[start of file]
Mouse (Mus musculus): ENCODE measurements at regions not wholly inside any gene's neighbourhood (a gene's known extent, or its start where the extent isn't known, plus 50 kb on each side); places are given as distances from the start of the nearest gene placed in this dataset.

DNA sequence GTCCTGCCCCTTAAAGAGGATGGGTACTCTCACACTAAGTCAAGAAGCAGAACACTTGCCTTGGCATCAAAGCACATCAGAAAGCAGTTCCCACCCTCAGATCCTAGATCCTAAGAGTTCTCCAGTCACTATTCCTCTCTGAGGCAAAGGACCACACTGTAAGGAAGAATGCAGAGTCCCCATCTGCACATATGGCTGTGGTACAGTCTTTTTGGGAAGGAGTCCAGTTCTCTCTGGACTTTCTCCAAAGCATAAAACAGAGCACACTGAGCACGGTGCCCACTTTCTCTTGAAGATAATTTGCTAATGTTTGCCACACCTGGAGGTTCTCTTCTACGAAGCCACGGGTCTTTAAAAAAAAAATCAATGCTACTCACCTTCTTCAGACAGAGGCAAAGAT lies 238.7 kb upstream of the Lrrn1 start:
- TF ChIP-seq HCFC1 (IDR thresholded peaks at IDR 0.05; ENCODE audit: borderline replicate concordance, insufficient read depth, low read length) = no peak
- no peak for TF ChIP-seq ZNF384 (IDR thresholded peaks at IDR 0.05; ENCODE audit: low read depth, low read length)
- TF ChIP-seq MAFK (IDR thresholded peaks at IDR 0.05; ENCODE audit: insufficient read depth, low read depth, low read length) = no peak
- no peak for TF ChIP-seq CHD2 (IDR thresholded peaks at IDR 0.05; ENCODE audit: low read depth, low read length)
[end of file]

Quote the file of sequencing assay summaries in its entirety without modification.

Mouse (Mus musculus): ENCODE measurements at regions not wholly inside any gene's neighbourhood (a gene's known extent, or its start where the extent isn't known, plus 50 kb on each side); places are given as distances from the start of the nearest gene placed in this dataset.

DNA sequence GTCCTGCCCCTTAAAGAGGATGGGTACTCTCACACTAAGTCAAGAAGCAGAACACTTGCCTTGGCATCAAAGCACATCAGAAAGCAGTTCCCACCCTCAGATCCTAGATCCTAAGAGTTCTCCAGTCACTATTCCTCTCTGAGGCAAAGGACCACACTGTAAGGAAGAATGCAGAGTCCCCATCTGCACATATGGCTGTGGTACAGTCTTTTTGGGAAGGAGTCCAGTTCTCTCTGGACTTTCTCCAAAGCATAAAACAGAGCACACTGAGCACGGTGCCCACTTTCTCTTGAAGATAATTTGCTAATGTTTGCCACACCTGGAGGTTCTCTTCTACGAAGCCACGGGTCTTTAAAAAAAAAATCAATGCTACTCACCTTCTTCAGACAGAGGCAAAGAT lies 238.7 kb upstream of the Lrrn1 start:
- TF ChIP-seq HCFC1 (IDR thresholded peaks at IDR 0.05; ENCODE audit: borderline replicate concordance, insufficient read depth, low read length) = no peak
- no peak for TF ChIP-seq ZNF384 (IDR thresholded peaks at IDR 0.05; ENCODE audit: low read depth, low read length)
- TF ChIP-seq MAFK (IDR thresholded peaks at IDR 0.05; ENCODE audit: insufficient read depth, low read depth, low read length) = no peak
- no peak for TF ChIP-seq CHD2 (IDR thresholded peaks at IDR 0.05; ENCODE audit: low read depth, low read length)